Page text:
And absolutely nothing has been done. The WALL is more important.

The condition of many bridges in this country is not good. And a new study shows little is being done to improve it going forward.

The American Road & Transportation Builders Association (ARTBA) last week released its annual report on the state of Americaís bridges. It shows that slightly more than 47,000 of the nationís 616,000 spans were rated structurally deficient and are in need of urgent repairs. It also showed that the pace of repairs fell last year, resulting in only a 1 percent reduction of deficient bridges.

Itís a continuation of trend that began five years ago, when the pace of bridge improvements began to slow down. Incredibly, at this point, it would take more than 80 years to make the significant repairs that are needed to these structures.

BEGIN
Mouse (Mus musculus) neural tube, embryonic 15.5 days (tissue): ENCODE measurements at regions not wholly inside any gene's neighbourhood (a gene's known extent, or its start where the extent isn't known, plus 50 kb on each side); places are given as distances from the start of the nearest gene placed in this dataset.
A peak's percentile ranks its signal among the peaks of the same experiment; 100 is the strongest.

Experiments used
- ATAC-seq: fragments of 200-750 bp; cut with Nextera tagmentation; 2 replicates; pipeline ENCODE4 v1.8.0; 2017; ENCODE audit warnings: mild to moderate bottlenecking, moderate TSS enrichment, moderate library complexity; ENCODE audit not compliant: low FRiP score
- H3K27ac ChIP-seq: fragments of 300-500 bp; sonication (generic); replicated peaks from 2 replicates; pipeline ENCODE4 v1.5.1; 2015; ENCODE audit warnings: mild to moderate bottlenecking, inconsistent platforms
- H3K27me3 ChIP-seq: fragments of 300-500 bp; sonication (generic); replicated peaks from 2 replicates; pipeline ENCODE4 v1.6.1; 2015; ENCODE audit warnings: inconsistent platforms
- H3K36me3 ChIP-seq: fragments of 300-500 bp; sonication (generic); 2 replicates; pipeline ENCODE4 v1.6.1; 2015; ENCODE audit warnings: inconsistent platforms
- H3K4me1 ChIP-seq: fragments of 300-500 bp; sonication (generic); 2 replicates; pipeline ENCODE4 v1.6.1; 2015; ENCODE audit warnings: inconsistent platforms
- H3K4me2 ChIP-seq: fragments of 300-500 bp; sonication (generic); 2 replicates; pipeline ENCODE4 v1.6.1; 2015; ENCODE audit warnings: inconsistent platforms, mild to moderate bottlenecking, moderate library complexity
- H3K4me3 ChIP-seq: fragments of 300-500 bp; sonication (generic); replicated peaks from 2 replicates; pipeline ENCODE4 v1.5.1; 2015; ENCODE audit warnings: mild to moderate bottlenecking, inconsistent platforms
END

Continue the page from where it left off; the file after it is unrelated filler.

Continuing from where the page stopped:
Motoristsí safety is at risk. Drivers are crossing these deficient bridges 178 million times a day. The average age of the countryís most ailing spans is 62, compared to 40 for those not deemed deficient. Such aging infrastructure not only jeopardizes lives, but threatens the efficient transport of commerce.

In all, there are 235,000 bridges in this country that are in need of at least some repairs, which is 38 percent of all spans in the U.S. A third of interstate highway bridges fall under that category. ARTBA puts the repair price tag at $171 billion.